The author's concern is not exactly the mere translation of poetry, but a certain "creative interaction" between the source poem and the way it is translated, an interaction which produces texts that have "a particular aesthetic charge, and which--for that reason--subject the idea of 'translation' to especially vigorous redefinition" (7). This is precisely what Reynolds calls the "poetry of translation." One could think of a study of "free" (versus "literal") translation of poetry, of imitation, "re-creation," or "trans-creation," but these notions are inaccurate and do not necessarily comprise the "creative interaction" which interests Reynolds. His notion of the "poetry of translation" occurs in the contexts in which the poet-translator sees the poet-translated as a double and in which the act of translation is guided by a metaphor that defines it and that emerges out of the text that is being translated. "All translations are guided by metaphors," as the author puts it, but "to grasp these metaphors is to abandon the old binaries of 'free,' 'literal,' etc.," for "only in some translations do the metaphors of translation interact with doubles in the source text in such a way that the poetry of translation flowers" (304). The poetry of translation is, therefore, a sporadic phenomenon, translation only creating the conditions for its apparition, but not guaranteeing it.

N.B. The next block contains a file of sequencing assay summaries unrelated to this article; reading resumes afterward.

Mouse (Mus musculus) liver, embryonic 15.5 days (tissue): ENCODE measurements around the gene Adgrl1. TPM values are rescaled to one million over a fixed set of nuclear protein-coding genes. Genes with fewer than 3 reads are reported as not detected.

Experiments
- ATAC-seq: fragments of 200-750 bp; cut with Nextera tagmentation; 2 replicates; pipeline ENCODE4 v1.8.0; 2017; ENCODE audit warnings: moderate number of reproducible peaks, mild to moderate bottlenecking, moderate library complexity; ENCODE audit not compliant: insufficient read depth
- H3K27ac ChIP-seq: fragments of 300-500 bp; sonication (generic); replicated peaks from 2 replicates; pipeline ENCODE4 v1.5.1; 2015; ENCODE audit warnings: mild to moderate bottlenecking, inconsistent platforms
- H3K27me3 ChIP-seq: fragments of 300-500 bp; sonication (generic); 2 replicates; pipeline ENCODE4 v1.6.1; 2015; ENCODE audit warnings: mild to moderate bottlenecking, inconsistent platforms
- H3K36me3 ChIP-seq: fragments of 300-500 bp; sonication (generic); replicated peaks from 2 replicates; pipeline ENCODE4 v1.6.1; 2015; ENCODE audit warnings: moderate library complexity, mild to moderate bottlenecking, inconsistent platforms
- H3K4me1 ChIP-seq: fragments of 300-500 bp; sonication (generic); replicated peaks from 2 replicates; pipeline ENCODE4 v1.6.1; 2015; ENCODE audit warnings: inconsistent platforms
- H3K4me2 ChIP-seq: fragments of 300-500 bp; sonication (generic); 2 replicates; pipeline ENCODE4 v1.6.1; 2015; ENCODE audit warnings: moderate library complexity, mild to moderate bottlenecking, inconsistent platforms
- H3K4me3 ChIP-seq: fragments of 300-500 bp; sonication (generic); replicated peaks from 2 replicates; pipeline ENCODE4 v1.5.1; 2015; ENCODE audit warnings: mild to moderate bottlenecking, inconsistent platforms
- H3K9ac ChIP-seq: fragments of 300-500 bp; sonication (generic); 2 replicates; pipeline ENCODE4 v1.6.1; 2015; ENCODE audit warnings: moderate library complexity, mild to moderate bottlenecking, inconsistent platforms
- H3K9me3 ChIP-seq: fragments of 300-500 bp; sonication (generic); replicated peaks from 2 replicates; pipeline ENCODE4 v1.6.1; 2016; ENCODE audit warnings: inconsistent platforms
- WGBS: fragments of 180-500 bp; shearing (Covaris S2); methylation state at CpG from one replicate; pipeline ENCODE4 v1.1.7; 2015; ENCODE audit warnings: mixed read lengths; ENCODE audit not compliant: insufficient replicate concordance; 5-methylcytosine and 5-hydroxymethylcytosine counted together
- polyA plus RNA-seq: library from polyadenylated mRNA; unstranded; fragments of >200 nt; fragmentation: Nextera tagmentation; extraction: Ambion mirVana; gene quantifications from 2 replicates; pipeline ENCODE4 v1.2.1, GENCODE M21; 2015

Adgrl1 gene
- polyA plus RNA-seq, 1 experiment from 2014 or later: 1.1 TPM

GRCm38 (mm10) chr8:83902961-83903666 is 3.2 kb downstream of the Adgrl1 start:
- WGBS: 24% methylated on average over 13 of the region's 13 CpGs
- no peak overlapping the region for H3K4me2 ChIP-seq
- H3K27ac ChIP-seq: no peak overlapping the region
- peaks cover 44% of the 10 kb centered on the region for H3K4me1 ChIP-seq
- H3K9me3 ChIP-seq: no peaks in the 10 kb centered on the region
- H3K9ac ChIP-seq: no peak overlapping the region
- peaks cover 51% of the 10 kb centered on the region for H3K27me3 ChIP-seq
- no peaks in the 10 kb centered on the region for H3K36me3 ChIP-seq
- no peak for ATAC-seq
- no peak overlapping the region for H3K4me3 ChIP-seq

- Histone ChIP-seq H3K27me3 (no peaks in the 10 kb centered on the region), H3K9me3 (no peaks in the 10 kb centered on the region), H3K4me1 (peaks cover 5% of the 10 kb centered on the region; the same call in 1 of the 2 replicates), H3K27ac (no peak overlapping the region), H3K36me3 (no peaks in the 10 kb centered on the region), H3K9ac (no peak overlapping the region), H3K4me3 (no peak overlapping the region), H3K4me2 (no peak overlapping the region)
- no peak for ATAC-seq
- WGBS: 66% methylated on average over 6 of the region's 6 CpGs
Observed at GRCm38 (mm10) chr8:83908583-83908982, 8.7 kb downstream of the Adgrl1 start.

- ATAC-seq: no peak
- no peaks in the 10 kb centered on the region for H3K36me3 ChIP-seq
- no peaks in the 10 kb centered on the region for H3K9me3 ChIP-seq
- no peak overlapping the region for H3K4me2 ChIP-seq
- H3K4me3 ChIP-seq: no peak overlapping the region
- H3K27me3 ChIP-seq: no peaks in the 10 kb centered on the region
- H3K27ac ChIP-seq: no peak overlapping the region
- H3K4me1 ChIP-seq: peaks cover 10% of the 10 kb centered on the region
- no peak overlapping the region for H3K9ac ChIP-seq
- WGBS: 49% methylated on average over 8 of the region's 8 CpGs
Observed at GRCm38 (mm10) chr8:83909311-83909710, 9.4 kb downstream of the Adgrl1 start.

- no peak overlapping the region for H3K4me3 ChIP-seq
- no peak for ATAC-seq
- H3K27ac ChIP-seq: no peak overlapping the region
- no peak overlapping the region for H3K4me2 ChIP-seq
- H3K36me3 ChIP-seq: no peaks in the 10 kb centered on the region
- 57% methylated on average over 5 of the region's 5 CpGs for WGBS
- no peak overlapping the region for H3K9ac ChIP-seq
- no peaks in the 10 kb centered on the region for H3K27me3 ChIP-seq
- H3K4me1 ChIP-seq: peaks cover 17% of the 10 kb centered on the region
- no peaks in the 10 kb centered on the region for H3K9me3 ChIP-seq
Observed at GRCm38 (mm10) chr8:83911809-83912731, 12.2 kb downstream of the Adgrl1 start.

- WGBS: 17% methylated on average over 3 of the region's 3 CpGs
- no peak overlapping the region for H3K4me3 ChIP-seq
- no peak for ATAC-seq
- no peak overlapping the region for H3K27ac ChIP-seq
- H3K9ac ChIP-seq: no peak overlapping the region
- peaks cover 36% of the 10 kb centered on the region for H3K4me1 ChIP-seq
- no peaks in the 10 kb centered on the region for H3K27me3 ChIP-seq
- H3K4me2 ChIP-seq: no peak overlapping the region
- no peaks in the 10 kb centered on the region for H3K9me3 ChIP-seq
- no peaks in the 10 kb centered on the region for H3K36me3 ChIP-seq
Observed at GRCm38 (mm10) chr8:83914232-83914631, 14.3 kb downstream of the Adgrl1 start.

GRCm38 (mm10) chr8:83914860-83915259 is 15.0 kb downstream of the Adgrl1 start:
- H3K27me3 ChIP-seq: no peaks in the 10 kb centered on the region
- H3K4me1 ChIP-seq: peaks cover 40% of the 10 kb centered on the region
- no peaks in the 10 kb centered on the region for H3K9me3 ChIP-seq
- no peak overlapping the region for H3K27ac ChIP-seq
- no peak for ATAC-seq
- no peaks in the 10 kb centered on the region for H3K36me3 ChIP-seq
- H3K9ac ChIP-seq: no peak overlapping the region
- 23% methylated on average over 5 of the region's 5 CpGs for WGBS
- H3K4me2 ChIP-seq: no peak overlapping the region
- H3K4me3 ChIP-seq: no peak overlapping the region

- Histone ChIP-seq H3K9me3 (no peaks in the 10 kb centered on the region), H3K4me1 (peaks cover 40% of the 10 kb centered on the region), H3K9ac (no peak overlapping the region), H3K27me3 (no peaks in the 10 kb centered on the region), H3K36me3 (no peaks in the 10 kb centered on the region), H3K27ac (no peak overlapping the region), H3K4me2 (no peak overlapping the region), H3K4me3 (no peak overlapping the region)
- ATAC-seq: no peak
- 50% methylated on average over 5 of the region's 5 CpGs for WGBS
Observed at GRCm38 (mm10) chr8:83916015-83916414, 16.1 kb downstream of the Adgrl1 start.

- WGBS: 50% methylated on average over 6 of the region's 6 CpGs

The book comprises five large parts divided into twenty-five short sections. The first part (sections 1-7) is theoretical: Reynolds reviews some accounts of translation and explains why such accounts are not sufficient or adequate for the phenomenon of the poetry of translation, shaping at the same his notion of translatory metaphor. These chapters are not a comprehensive study of theory of translation--nor are they intended to be--but they are, on the one hand, indispensable for the author's clarification of his own method and, on the other, extremely useful for many of us, who translate (not necessarily poetry) instinctually but are not acquainted with theories of translation.